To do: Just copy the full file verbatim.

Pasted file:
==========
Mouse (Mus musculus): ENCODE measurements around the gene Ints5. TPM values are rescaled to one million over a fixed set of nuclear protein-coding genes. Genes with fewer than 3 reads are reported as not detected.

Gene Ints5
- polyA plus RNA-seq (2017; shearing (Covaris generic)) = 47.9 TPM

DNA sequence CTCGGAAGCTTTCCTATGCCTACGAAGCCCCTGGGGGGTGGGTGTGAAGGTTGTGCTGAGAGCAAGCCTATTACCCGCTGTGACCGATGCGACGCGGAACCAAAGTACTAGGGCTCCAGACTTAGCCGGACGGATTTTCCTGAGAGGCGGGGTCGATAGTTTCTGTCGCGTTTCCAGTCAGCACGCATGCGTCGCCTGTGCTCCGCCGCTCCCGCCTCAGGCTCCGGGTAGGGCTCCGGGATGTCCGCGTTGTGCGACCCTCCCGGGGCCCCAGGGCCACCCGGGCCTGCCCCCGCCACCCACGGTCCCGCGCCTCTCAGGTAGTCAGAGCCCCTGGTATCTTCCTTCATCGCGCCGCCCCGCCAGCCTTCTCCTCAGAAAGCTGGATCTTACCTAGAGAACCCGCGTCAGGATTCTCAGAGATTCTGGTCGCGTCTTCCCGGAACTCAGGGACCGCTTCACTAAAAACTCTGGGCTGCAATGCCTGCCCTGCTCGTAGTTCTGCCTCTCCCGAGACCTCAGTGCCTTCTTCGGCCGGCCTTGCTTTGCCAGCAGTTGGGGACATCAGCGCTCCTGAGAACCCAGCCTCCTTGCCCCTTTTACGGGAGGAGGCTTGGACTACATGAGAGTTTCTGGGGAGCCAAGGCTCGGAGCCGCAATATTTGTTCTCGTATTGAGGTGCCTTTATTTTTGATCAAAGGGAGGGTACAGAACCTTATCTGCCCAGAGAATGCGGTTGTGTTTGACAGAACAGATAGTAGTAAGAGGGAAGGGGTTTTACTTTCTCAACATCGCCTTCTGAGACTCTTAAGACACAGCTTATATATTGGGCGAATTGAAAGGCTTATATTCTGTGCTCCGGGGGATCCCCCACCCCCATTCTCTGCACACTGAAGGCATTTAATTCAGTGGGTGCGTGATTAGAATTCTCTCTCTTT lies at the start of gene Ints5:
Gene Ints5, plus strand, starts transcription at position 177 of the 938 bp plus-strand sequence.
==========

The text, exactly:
Mouse (Mus musculus): ENCODE measurements around the gene Ints5. TPM values are rescaled to one million over a fixed set of nuclear protein-coding genes. Genes with fewer than 3 reads are reported as not detected.

Gene Ints5
- polyA plus RNA-seq (2017; shearing (Covaris generic)) = 47.9 TPM

DNA sequence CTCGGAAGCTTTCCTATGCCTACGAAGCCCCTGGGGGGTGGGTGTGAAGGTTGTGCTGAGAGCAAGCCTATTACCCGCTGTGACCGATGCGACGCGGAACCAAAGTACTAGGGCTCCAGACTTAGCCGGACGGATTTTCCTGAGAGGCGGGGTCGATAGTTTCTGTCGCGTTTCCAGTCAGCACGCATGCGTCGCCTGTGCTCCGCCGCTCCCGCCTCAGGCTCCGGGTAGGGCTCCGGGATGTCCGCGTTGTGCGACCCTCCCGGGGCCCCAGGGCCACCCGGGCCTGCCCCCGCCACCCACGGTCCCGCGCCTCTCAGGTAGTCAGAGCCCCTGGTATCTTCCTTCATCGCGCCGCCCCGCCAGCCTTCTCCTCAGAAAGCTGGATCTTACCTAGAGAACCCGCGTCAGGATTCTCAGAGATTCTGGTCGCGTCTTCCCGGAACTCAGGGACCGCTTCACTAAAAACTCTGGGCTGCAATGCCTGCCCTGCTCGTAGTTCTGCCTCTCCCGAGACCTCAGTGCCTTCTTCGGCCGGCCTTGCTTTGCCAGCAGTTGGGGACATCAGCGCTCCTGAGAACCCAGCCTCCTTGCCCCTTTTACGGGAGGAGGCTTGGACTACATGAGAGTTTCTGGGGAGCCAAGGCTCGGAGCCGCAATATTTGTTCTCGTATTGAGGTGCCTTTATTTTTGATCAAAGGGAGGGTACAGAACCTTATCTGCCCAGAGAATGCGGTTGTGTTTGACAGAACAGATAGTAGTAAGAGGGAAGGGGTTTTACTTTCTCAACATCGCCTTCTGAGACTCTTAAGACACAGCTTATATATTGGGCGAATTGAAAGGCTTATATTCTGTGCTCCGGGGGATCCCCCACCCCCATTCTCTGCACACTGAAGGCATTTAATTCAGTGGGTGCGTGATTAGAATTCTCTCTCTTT lies at the start of gene Ints5:
Gene Ints5, plus strand, starts transcription at position 177 of the 938 bp plus-strand sequence.